Monday, September 8, 2008

David's Church of the Painfully Obvious - Part One, All in the Family

Welcome to church of the Painfully Obvious. In here, we'll try to find salvation as we muddle our way through the fun and games of Revit MEP.

As I go forth on this journey of personal discovery (or lunacy, depending on well you know me), my goal is to provide you with a few simple tips that I discover along the way. As you find your own moments of self awareness, please feel free to share this with us as we attempt to make it to the mountain top.

So here's today's sermon - it's titled, "All in the Family..." Enjoy..

1. Working with a client's symbols, my first discovery is that hosted elements don't have their generic linework for 2D symbols drawn on the plan view reference plane, but instead on the front or back elevation view. So, as I try to edit the linework for the lights, I found myself a little disoriented. To make life easy, I went and selected everything in the elevation view, then used a filter to deselect everything but the lines (at which point I used my cheap sunglasses (which is what I affectionately call the isolate element tool) to isolate the linework, making it a little easier to work with.

2. This led me to remember truth number 2 - use an existing family first that came with the program to make new ones - open an existing one and use Save As, and save them into a separate set of folders for your custom content. Thankfully, there's a lot more content in Revit MEP than there was in the past - so I used a wall-mounted light to make my wall mounted emergency lights, and simply made a few changes to the symbol lines and the model lines to show what I wanted.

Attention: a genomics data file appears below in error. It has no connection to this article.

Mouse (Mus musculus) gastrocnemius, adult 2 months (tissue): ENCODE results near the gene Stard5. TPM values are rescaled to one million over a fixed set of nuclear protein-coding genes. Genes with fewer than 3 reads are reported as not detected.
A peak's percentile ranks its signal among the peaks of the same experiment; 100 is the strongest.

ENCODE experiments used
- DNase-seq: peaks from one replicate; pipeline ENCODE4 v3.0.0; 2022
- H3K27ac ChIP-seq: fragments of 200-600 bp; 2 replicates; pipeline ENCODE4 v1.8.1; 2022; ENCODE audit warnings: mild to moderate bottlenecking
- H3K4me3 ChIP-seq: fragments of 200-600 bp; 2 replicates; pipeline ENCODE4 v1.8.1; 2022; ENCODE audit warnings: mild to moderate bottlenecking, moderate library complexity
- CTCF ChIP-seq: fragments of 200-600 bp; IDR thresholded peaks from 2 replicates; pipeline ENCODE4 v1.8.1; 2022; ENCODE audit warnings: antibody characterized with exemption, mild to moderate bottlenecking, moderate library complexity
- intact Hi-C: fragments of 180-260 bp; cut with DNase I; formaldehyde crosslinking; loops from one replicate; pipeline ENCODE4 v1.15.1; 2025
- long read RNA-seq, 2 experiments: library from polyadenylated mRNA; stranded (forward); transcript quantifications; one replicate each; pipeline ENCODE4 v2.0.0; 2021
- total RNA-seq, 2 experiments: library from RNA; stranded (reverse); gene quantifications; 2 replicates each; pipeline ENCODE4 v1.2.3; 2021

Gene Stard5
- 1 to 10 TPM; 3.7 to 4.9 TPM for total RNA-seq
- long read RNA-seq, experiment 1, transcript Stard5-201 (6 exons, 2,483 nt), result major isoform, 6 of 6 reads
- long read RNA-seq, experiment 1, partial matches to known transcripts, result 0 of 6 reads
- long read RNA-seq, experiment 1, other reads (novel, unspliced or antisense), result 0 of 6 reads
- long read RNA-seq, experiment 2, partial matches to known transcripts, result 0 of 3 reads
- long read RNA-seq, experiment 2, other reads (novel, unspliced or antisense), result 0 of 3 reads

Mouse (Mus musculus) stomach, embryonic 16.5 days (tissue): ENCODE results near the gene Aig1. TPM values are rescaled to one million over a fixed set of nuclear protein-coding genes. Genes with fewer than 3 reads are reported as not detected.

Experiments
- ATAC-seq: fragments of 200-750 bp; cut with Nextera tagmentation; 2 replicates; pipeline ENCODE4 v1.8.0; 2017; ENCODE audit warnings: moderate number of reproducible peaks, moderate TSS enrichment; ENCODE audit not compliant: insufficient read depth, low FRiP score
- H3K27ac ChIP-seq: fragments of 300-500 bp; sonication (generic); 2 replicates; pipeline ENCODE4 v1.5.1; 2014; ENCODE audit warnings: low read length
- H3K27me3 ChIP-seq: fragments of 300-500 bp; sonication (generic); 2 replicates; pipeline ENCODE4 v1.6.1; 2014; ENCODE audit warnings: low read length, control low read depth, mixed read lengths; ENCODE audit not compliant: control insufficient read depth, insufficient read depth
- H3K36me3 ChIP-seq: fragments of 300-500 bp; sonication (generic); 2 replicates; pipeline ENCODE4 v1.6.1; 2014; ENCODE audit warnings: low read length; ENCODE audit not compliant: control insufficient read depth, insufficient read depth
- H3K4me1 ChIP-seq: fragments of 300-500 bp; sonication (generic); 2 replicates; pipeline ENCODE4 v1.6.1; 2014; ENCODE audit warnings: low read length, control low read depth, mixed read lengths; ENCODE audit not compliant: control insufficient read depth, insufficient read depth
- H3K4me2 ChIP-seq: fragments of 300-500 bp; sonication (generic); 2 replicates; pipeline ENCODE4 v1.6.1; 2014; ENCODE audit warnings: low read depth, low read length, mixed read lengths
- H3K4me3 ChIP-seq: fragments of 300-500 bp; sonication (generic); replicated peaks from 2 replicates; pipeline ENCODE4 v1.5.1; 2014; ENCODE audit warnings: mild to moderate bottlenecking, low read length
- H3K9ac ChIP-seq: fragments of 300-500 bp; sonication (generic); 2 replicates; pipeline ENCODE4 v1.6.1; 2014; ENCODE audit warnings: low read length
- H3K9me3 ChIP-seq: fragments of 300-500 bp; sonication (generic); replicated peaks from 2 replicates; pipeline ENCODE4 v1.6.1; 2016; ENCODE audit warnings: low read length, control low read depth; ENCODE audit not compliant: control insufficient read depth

3. One truth leads to the next - here I discovered that you can't use a fill pattern in a model family....bummer, it would have been nice to use a simple hatch pattern (oops, there's my AutoCAD reaching out), so it was back to the drafting board - I just added lines to fill in a gap. UPDATE: I did just learn that you can add fill regions to an annotation family - which works great since a lot of the electrical devices are created this way, so they can adjust for scale as text does in the model. Funny thing is, it's not clearly explained this way in the online help...but I guess that's why we're here....

4. The truths just keep on coming - I was able to take a bunch of symbols a buddy sent me, and drag them from Windows Explorer into my template - they were created in the previous release, so it had to convert them, but man it was easy - the only thing I had to watch out for was the light sources....

5. Another truthism - when you're working with Revit MEP, don't waste your time making ceiling-based, floor-based or wall-based content - they can't read through the linked backgrounds, which is what most of our users are doing. Instead, I used the mechanical equipment.rft file for (or electrical or whatever) - as long as it doesn't include ceiling, wall or floor in the name I'm good, but I definitely start from one of these to save time.

That's it for today's truths. Tomorrow, we'll work on figuring out how the Tampa Bay Rays are still on top of the American League East....

later - David B.

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